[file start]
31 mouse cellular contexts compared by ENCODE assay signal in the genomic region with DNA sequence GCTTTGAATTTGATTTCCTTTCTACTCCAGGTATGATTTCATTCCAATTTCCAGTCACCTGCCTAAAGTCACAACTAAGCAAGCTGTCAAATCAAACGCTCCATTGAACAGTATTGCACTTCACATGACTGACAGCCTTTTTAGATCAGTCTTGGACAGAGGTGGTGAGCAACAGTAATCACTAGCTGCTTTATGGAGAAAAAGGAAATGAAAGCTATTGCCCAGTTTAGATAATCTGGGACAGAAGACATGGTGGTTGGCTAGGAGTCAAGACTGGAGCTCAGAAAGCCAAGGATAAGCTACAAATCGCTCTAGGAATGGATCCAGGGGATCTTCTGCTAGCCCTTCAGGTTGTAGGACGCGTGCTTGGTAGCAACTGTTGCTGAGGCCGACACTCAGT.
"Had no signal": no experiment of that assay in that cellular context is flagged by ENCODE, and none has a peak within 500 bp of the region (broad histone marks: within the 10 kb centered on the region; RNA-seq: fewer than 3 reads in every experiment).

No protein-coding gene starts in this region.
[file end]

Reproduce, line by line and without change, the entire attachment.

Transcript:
31 mouse cellular contexts compared by ENCODE assay signal in the genomic region with DNA sequence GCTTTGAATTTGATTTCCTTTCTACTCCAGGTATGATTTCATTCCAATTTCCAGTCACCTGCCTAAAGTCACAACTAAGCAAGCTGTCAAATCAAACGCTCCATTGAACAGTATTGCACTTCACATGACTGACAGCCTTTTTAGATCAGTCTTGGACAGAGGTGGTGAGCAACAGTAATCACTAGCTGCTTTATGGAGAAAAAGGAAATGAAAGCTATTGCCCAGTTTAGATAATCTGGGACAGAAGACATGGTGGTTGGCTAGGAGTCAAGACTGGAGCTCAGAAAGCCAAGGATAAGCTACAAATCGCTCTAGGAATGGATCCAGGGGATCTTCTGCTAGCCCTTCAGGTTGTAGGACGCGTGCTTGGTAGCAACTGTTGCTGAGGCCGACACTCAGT.
"Had no signal": no experiment of that assay in that cellular context is flagged by ENCODE, and none has a peak within 500 bp of the region (broad histone marks: within the 10 kb centered on the region; RNA-seq: fewer than 3 reads in every experiment).

No protein-coding gene starts in this region.